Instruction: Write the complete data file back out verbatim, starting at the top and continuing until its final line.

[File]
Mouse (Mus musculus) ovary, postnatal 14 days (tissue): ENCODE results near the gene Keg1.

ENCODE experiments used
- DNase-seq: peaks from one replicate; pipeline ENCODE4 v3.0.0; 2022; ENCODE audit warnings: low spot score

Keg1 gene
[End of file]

Mouse (Mus musculus) ovary, postnatal 14 days (tissue): ENCODE results near the gene Keg1.

ENCODE experiments used
- DNase-seq: peaks from one replicate; pipeline ENCODE4 v3.0.0; 2022; ENCODE audit warnings: low spot score

Keg1 gene